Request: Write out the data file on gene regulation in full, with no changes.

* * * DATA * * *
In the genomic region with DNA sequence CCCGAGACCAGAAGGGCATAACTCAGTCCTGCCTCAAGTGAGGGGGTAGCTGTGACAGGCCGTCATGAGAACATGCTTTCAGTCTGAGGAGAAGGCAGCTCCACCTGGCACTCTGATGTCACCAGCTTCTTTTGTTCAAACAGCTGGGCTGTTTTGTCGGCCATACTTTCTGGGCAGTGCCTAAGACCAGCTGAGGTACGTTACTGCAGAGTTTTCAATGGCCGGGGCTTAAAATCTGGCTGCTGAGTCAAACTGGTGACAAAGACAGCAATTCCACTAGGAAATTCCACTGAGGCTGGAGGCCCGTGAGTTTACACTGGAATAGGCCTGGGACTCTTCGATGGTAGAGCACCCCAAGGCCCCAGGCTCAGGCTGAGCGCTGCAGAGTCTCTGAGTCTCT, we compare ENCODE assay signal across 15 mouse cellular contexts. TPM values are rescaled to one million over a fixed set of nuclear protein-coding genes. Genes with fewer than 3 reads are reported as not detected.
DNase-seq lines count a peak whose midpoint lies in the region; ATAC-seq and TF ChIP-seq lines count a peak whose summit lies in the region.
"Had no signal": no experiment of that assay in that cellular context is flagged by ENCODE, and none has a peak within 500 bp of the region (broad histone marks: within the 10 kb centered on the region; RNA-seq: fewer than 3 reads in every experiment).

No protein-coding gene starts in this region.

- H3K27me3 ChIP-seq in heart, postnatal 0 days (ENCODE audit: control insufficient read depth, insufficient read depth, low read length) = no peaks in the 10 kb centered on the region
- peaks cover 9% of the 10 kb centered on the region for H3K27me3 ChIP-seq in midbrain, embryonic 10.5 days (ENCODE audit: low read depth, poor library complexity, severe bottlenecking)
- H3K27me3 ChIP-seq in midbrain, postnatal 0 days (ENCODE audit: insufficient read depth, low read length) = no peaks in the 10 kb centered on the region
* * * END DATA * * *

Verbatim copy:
In the genomic region with DNA sequence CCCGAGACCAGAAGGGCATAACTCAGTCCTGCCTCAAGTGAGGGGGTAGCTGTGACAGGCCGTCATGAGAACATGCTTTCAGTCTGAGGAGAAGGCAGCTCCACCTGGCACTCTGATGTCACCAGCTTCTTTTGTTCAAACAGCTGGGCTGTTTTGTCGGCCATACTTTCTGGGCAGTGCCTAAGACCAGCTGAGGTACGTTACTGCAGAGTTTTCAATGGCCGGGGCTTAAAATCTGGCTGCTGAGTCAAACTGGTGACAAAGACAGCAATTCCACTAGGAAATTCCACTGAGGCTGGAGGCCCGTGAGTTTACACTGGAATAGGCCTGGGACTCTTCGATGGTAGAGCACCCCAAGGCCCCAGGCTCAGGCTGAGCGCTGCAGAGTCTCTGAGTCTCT, we compare ENCODE assay signal across 15 mouse cellular contexts. TPM values are rescaled to one million over a fixed set of nuclear protein-coding genes. Genes with fewer than 3 reads are reported as not detected.
DNase-seq lines count a peak whose midpoint lies in the region; ATAC-seq and TF ChIP-seq lines count a peak whose summit lies in the region.
"Had no signal": no experiment of that assay in that cellular context is flagged by ENCODE, and none has a peak within 500 bp of the region (broad histone marks: within the 10 kb centered on the region; RNA-seq: fewer than 3 reads in every experiment).

No protein-coding gene starts in this region.

- H3K27me3 ChIP-seq in heart, postnatal 0 days (ENCODE audit: control insufficient read depth, insufficient read depth, low read length) = no peaks in the 10 kb centered on the region
- peaks cover 9% of the 10 kb centered on the region for H3K27me3 ChIP-seq in midbrain, embryonic 10.5 days (ENCODE audit: low read depth, poor library complexity, severe bottlenecking)
- H3K27me3 ChIP-seq in midbrain, postnatal 0 days (ENCODE audit: insufficient read depth, low read length) = no peaks in the 10 kb centered on the region